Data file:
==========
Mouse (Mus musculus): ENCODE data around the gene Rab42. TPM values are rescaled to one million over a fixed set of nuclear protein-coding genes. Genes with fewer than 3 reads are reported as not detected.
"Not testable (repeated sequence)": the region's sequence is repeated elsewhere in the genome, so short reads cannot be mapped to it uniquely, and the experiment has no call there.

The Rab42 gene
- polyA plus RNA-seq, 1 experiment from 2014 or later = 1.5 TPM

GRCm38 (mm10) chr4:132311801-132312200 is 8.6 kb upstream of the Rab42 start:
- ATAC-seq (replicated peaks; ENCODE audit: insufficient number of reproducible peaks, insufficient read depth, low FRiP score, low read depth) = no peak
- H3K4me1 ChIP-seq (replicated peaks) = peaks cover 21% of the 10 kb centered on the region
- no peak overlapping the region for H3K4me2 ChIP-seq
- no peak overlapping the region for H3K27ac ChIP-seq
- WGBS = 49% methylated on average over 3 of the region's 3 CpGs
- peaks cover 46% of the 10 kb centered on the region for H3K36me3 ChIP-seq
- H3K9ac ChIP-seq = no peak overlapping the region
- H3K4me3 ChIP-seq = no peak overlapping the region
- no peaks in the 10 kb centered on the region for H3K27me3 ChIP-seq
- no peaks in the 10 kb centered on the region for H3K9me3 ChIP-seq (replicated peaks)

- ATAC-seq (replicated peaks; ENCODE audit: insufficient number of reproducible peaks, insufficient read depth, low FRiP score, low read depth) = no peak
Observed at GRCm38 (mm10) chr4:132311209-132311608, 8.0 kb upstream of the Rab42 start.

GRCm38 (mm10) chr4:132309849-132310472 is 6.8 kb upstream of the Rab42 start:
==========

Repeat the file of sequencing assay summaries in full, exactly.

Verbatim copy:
Mouse (Mus musculus): ENCODE data around the gene Rab42. TPM values are rescaled to one million over a fixed set of nuclear protein-coding genes. Genes with fewer than 3 reads are reported as not detected.
"Not testable (repeated sequence)": the region's sequence is repeated elsewhere in the genome, so short reads cannot be mapped to it uniquely, and the experiment has no call there.

The Rab42 gene
- polyA plus RNA-seq, 1 experiment from 2014 or later = 1.5 TPM

GRCm38 (mm10) chr4:132311801-132312200 is 8.6 kb upstream of the Rab42 start:
- ATAC-seq (replicated peaks; ENCODE audit: insufficient number of reproducible peaks, insufficient read depth, low FRiP score, low read depth) = no peak
- H3K4me1 ChIP-seq (replicated peaks) = peaks cover 21% of the 10 kb centered on the region
- no peak overlapping the region for H3K4me2 ChIP-seq
- no peak overlapping the region for H3K27ac ChIP-seq
- WGBS = 49% methylated on average over 3 of the region's 3 CpGs
- peaks cover 46% of the 10 kb centered on the region for H3K36me3 ChIP-seq
- H3K9ac ChIP-seq = no peak overlapping the region
- H3K4me3 ChIP-seq = no peak overlapping the region
- no peaks in the 10 kb centered on the region for H3K27me3 ChIP-seq
- no peaks in the 10 kb centered on the region for H3K9me3 ChIP-seq (replicated peaks)

- ATAC-seq (replicated peaks; ENCODE audit: insufficient number of reproducible peaks, insufficient read depth, low FRiP score, low read depth) = no peak
Observed at GRCm38 (mm10) chr4:132311209-132311608, 8.0 kb upstream of the Rab42 start.

GRCm38 (mm10) chr4:132309849-132310472 is 6.8 kb upstream of the Rab42 start: